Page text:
language that they understand. If you advertise that you have a fully
bilingual staff, make sure that you have a staff at your disposal to back
up the claim.
"Fully bilingual customer service and technical support" means someone who
can converse intelligently in English and Spanish, and answer questions
about processing as well as every other customer service employee, is
available during every hour that your phone lines are open.
It does not mean that a part-time staff member took three years of high
school Spanish and will try to help with a call in the unlikely event that
a Spanish-speaking merchant needs assistance.
The conversational Spanish that many of us have picked up through class
work, travel, social events or trips to the local Mexican restaurant is
not sufficient to make someone a successfully bilingual salesperson.
Not only will you need to know the Spanish for "hello" and "good morning,"
you'll need to explain complex concepts like mids and nons clearly and
simply, which is not even an easy task in English!
The extra effort required to find Spanish-speaking staff members (or to
brush up your own Espaol) will pay major dividends if you make it known to
members of the local Hispanic community that they can count on you to
provide reliable, cost-effective service that truly speaks the merchants'
Make your office a place where Hispanic merchants feel comfortable well
past their initial sign-up date, and you will guarantee long-term business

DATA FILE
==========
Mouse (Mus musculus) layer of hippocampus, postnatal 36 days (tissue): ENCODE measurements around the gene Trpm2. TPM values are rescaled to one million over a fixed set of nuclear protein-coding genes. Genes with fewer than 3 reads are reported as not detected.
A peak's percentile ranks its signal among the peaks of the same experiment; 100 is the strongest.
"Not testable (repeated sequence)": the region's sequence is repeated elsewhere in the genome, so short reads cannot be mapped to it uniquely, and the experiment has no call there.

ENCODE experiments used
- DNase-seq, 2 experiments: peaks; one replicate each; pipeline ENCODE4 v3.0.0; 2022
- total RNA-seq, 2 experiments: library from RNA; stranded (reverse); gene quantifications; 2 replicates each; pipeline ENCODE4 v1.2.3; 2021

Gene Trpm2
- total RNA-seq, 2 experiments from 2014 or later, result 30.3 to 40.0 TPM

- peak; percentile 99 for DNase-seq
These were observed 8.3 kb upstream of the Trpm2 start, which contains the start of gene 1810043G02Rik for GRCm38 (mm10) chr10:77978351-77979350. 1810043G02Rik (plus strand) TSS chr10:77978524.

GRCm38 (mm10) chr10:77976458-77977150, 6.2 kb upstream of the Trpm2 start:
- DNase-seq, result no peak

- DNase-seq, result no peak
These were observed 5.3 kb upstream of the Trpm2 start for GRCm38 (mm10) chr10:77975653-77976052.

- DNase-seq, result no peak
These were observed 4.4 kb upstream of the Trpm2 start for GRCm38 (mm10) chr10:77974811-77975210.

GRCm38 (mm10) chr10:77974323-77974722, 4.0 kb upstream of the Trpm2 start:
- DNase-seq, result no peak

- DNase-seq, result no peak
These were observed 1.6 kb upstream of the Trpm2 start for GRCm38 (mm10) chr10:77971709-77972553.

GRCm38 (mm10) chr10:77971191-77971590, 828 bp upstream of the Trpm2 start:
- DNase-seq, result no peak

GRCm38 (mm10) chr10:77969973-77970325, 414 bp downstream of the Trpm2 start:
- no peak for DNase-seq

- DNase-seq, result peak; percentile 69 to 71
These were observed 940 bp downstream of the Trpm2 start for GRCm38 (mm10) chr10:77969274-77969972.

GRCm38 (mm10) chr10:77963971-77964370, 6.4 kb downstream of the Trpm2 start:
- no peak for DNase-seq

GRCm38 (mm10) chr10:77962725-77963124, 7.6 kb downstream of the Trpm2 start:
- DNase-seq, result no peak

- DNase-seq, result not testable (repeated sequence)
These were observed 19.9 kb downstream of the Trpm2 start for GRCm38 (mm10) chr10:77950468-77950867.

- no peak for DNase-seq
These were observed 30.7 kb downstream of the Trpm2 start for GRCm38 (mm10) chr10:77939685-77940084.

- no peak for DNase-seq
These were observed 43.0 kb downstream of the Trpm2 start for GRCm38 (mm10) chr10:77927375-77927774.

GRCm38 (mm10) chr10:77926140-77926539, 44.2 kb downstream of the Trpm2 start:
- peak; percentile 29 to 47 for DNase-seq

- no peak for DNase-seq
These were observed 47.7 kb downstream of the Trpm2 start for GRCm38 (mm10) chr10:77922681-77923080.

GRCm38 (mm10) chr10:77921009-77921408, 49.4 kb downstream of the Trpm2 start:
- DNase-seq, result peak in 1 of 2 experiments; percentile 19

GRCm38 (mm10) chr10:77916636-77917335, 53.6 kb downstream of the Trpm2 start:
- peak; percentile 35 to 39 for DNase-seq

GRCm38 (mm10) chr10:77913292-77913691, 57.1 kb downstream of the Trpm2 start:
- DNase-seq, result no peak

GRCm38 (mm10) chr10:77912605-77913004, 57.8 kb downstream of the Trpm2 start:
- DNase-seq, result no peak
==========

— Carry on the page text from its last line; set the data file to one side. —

and lifetime residuals from an underutilized segment of the merchant
Choose the Right Channel
Once you overcome the language barrier, make sure your message goes
directly to your target audience by choosing the proper marketing
channels. In any marketing campaign, the medium is as important as the
message, and marketing to Hispanic merchants is certainly no exception.
If you or one of your reps is a charismatic, natural Spanish speaker, you
will likely have the most success going door to door in largely Hispanic
neighborhoods. Do you have a direct mail campaign with a Hispanic focus?
Sort your distribution list by ZIP code to keep merchants in
Spanish-speaking areas grouped together.
Did you create an ad with convincing Spanish copy? Check newsstands or the
online Yellow Pages to find local newspapers and magazines published
specifically for Spanish-speaking readers.
Don't throw away valuable leads; instead, use targeted marketing to reach
merchants with whom you're unable to effectively do business in English.
The next time you make telemarketing or in-person sales calls, and it's
clear that a merchant with a traditionally Hispanic last name doesn't
speak English well, don't cross his name off the list; rather, add it to a
new database of merchants to contact using Spanish-language marketing
What are you waiting for? Here's your first Spanish vocabulary word:
dinero. Money talks in every language. Buena suerte!
What cities in the United States have the highest population of
Hispanic/Latinos? The following are the "Top 10" U.S. cities with the
of Hispanic/latinos according to the U.S. Census Bureau
(USA Counties CD-Rom 1996; U.S. Census basic Quick facts 2001:
1. New York, NY - 1,783,511
2. Los Angeles, CA - 1,391,411
3. Chicago, IL - 545,852
4. San Antonio, TX - 520,282
5. Houston, TX - 450,483 6. El Paso, TX - 355,669
7. San Diego, CA - 229,519
8. Miami, FL - 223,964
9. Dallas, TX - 210,240
10. San Jose, CA - 208,388
Nancy Drexler is the Marketing Director and Sam Neuman is the
Communications Specialist of Cynergy Data, a merchant acquirer that
distinguishes itself by relying on creativity and technology to maximize
service. Cynergy offers its ISOs: VIMAS, a cutting edge back-office
management software; TrackIt, a ticketing system that makes responses to
customers fast, accurate and efficient; Brand Central Station, a Web site
of free marketing tools; plus state-of-the-art training, products,
services and value-added programs, all designed to take its ISO partners
from where they are to where they want to be. For more information on
Cynergy e-mail Nancy Drexler at nancyd at cynergydata.com .